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STAT 05 W — Statistics for Artificial Intelligence, Machine Learning, and Data Science: An Introduction

Quarter: Summer
Course Format: Online (System Requirements)
Duration: 9 weeks
Date(s): Jun 29—Aug 28
Drop Deadline: Jul 2
Unit: 1
Tuition: $575
Instructor(s): Gregory Ryslik
Limit: 100
Status: Open
Please Note: The full tuition refund deadline for this course is July 2 at 5:00 pm (PT); 50% tuition refund deadline is July 7 at 5:00 pm (PT)
Summer
Date(s)
Jun 29—Aug 28
9 weeks
Drop By
Jul 2
1 Unit
Fees
$575
Instructor(s):
Gregory Ryslik
Limit
100
Open
Please Note: The full tuition refund deadline for this course is July 2 at 5:00 pm (PT); 50% tuition refund deadline is July 7 at 5:00 pm (PT)
There have been tremendous advancements in artificial intelligence (AI) and machine learning (ML) in recent years across a variety of fields ranging from autonomous driving to disease prediction and natural language processing. All of these advancements, however, are deeply rooted in the fields of statistics and computer science. This online course will give students a high-level overview of some of the most common concepts in statistics that make AI and ML possible. Indeed, many of the newest algorithms, such as neural networks, random forests, and k-nearest neighbors, use statistics not only to build a model but also to evaluate its accuracy. The course will cover two broad areas of statistics: inference and prediction. The inference portion will introduce common statistical concepts that allow us to understand a population and test hypotheses (such as performing A/B tests and calculating and interpreting p-values). The prediction section will begin with the simplest of algorithms (linear regression) and gradually touch upon more advanced topics such as random forests and cross-validation. Real-world examples will be used from the fields of healthcare, genetics, marketing, and manufacturing. By the end of the course, students will have a high-level understanding of common statistical tools used in AI and ML algorithms and be able to derive their own conclusions from statistical studies.

WHAT MAKES OUR ONLINE COURSES UNIQUE:

  • Course sizes are limited.
    You won't have 5,000 classmates. This course's enrollment is capped at 100 participants.

  • Frequent interaction with the instructor.
    You aren't expected to work through the material alone. Instructors will answer questions and interact with students on the discussion board and through weekly video meetings.

  • Study with a vibrant peer group.
    Stanford Continuing Studies courses attract thoughtful and engaged students who take courses for the love of learning. Students in each course will exchange ideas with one another through easy-to-use message boards as well as optional weekly real-time video conferences.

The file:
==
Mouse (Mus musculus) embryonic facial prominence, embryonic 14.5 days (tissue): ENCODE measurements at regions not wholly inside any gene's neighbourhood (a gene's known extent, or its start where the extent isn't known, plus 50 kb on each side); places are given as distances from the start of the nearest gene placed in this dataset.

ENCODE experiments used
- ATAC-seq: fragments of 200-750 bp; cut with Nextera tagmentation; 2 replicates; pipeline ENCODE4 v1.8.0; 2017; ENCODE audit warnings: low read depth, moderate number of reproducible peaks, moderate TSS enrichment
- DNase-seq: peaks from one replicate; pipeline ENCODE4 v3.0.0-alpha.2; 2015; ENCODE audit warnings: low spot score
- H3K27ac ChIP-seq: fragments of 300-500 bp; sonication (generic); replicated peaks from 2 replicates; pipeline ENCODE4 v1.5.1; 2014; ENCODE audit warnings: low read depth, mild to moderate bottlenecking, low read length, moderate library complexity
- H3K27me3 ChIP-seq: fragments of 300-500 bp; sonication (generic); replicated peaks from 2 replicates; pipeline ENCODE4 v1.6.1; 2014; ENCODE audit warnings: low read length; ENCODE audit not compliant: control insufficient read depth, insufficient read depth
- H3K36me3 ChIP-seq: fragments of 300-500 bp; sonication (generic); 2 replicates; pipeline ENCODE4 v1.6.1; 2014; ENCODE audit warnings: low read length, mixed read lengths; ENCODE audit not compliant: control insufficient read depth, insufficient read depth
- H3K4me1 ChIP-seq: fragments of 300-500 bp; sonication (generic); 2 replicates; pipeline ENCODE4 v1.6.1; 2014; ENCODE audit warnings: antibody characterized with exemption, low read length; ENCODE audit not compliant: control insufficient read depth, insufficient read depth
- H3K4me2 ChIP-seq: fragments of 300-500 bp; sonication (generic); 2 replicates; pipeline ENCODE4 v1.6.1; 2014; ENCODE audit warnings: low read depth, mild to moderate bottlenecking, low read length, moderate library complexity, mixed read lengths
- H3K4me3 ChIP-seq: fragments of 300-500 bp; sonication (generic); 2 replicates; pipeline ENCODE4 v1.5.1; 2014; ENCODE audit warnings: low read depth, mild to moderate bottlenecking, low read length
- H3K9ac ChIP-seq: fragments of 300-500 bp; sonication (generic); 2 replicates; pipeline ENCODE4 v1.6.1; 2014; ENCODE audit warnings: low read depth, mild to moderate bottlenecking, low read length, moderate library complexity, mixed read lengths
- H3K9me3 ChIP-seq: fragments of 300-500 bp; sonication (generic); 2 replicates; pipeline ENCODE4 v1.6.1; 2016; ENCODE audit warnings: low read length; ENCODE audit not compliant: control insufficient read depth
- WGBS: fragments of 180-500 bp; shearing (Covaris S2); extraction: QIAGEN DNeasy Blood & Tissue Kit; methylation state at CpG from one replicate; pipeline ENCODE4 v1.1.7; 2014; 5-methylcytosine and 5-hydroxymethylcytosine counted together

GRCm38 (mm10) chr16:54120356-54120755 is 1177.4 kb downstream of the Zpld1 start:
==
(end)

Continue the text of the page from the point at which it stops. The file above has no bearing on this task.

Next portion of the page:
• Direct feedback from the instructor.
    Instructors will review and offer feedback on assignment submissions. Students are not required to turn in assignments, but for those who do, their work is graded by the instructor.

  • Courses offer the flexibility to participate on your own schedule.
    Course work is completed on a weekly basis when you have the time. You can log in and participate in the class whenever it's convenient for you. If you can’t attend the weekly video meetings, the sessions are always recorded for you and your instructor is just an email away.

  • This course is offered through Stanford Continuing Studies.
    To learn more about the program, visit our About Us page. Click here for more information about our course formats, including FAQs.

Weekly course lectures will be conducted via live videoconferencing sessions on Mondays, June 29 – August 28 at 5:30 pm (PT). The duration will be approximately 90 minutes, but the lectures could run slightly shorter or longer depending on student questions. Most of the course material will be covered during the live sessions, and although the lectures will be recorded, student attendance is recommended.

This course has no specific prerequisites and can be taken on a variety of levels. Beginners are encouraged to listen to the lectures and learn basic concepts. By the end of the course, beginners should have a sense of what these algorithms do. On a higher level, intermediate students can work some of the introductory problems that will be provided. On an advanced level (for students with a substantial math background who are interested in becoming data scientists), difficult math and stats problems will be covered. Students should be aware that this course will not make them an AI expert (this is not possible in nine sessions). On a basic level, the course will give students a taste of what statistics for AI is all about. On the highest level, the course will give students a strong sense of what they need (and should be excited about) in order to pursue a career in this area.

Gregory Ryslik, Chief Data Officer, Celsius Therapeutics; Adjunct Assistant Professor of Statistics, Pennsylvania State

Gregory Ryslik is a statistician who has worked in the biotech, actuarial science, and automotive industries, including the data science team for service at Tesla and nonclinical machine learning at Genentech. He received an MA in statistics from Columbia and a PhD in biostatistics from Yale.

Textbooks for this course:

There are no required textbooks; however, some fee-based online readings may be assigned.
DOWNLOAD THE PRELIMINARY SYLLABUS » (subject to change)